I had a conversation recently with @JRosengard about having your mobile devices notify you of incoming messages. My short version is that I don’t do it. My phone and iPad are there to make my job easier, not so that everyone and their mother can get in touch with me all the time.

Harvard Business Review tackles the issue of being always on because of this ‘great’ gadget called a smartphone.

Is the obsession of regularly checking email really helping anyone’s bottom line? Are the unrealistic expectations these devices facilitate not setting staff up for burnout?

I think the answer to those questions is obvious. Yes it is a recipe for burnout, there is no work life balance if you are checking your email all the time outside of work hours. What do you know, when they institute off time and not always being on…

Over time, we’ve seen a more motivated team that comes to work ready for business, and goes home to get rejuvenated. They work smarter, not blindly faster. And morale is higher.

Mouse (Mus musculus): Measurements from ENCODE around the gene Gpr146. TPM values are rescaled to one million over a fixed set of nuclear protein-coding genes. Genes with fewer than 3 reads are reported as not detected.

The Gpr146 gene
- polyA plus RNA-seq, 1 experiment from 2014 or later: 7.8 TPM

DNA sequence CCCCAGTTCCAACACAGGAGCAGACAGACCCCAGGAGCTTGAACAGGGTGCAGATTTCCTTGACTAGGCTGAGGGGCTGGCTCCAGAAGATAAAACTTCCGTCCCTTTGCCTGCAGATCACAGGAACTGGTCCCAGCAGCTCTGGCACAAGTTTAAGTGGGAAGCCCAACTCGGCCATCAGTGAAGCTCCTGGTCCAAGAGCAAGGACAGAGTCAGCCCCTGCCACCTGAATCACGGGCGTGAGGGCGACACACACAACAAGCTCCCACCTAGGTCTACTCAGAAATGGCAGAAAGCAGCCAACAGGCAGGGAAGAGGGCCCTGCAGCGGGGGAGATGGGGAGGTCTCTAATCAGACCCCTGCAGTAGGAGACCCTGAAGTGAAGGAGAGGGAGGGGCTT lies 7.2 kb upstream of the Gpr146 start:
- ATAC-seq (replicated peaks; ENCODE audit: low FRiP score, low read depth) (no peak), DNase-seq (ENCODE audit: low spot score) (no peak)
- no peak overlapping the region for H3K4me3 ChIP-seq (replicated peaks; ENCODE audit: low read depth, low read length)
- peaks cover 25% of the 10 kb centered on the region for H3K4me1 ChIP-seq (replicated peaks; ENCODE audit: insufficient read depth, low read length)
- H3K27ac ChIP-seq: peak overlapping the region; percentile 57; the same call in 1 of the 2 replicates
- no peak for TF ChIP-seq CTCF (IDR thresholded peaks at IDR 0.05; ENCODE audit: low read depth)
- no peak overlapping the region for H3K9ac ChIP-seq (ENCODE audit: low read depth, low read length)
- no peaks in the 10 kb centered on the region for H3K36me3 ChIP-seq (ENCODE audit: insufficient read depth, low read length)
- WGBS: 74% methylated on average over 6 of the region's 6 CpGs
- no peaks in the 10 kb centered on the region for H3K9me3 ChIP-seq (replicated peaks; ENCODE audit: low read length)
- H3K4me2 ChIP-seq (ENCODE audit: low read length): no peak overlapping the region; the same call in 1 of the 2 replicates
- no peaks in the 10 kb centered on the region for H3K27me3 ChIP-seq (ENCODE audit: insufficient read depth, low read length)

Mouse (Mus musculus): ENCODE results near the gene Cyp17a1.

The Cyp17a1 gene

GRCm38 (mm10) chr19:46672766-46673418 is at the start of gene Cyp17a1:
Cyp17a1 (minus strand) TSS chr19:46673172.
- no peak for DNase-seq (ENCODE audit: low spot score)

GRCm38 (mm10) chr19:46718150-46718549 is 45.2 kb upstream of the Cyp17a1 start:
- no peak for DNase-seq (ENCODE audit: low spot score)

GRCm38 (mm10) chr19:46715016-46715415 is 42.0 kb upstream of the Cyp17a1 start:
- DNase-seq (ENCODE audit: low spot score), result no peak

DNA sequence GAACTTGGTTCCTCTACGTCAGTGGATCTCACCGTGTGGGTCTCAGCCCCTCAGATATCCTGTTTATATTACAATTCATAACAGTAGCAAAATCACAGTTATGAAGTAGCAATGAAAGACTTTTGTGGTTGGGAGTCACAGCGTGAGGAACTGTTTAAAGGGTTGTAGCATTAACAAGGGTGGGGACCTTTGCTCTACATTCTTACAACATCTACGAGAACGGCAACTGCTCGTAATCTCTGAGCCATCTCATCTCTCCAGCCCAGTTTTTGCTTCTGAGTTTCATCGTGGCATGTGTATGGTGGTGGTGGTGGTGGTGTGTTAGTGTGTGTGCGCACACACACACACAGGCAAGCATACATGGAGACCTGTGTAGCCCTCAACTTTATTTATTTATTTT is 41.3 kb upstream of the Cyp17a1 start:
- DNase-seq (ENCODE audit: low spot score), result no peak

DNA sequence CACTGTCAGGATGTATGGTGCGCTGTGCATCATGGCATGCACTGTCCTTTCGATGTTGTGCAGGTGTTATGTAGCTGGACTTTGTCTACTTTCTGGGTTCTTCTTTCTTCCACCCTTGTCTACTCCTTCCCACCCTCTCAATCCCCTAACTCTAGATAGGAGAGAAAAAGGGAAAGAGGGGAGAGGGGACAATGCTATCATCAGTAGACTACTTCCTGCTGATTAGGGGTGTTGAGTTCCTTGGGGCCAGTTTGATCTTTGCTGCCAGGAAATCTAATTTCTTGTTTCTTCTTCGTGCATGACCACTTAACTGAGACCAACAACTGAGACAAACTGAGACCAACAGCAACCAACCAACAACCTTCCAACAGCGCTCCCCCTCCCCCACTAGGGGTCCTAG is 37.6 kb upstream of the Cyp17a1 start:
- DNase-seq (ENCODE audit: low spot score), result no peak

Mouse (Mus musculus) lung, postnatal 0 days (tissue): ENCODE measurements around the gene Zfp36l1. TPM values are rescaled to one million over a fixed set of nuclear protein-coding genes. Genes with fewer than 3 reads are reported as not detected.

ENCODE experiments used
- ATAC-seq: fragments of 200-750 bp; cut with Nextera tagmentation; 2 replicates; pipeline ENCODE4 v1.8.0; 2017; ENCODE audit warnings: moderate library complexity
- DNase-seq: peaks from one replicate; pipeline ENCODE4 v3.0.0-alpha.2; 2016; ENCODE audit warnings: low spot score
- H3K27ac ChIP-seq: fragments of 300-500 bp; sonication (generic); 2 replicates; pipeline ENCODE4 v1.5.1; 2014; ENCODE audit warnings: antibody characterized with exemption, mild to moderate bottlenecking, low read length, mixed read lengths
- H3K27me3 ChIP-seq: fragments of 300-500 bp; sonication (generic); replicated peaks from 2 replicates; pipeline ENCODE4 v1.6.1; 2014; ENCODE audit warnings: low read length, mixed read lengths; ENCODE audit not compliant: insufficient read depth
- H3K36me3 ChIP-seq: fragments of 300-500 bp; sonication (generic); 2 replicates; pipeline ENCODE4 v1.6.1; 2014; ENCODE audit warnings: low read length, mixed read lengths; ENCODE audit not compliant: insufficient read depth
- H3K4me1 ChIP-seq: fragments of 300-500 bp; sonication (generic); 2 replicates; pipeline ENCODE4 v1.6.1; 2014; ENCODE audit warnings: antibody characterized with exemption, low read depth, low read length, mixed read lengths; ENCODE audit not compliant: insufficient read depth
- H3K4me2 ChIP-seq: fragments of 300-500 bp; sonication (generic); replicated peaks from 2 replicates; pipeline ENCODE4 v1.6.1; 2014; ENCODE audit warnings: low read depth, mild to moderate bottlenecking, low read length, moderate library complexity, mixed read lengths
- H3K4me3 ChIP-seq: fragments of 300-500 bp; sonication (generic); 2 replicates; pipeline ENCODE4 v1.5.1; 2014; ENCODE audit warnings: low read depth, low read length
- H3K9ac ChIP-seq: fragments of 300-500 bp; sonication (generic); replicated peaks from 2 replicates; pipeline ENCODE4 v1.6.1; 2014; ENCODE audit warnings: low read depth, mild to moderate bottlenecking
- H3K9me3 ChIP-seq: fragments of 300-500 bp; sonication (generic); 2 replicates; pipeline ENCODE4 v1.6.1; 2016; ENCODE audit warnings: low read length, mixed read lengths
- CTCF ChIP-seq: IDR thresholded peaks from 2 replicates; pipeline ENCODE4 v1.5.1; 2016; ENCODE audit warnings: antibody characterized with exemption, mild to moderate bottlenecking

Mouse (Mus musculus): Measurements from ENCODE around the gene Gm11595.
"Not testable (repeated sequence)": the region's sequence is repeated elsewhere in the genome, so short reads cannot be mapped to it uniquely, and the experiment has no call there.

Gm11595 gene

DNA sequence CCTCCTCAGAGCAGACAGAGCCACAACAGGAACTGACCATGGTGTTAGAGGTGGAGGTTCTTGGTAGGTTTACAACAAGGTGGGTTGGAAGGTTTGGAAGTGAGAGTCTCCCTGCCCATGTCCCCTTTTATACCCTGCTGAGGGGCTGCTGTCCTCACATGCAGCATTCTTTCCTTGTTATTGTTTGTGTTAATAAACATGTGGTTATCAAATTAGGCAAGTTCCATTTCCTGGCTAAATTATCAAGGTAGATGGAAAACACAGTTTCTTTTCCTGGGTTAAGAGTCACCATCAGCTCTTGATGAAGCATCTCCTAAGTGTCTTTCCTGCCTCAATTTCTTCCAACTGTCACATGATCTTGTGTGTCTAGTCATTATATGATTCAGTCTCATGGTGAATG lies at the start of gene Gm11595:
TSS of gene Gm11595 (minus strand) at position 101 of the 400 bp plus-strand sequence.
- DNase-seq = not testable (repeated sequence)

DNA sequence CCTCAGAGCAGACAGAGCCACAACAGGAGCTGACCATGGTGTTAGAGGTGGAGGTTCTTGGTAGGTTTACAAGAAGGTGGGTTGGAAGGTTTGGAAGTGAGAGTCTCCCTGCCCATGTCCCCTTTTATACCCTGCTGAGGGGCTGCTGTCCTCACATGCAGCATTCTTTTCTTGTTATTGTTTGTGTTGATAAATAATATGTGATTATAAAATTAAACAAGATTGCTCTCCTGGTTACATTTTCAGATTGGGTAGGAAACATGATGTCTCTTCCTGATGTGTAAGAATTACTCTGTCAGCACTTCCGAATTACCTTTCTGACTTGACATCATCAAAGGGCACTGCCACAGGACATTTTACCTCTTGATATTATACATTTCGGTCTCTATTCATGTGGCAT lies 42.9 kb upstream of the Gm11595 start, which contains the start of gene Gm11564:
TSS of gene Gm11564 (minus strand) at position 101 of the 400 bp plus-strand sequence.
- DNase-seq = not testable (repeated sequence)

That is the same reason I work on personal stuff on Friday and then go for a bike ride, balance. I actually shut my phone totally off overnight. Anyone who has a real emergency also has my wife’s cell and can still get in touch with me.

Yes that means if you don’t have my wife’s cell you don’t have real emergencies.

2 responses to “Mobile Devices Should be Convenient for You”

  1. Eric Mann Avatar

    My parents asked me why I don’t show up on Google Latitude any more. I tried to explain it’s because I turn the Internet off during the day and only use it when I want to use it. I don’t check my email every 5 minutes, listen for beeping Facebook messages, or let apps notify me of updates.

    A tool is there for me to use … not to control my time.

    1. curtismchale Avatar

      I have my auto reply on GTalk set to:

      “I’m working it better be good” after my mom used to message me for hours every day.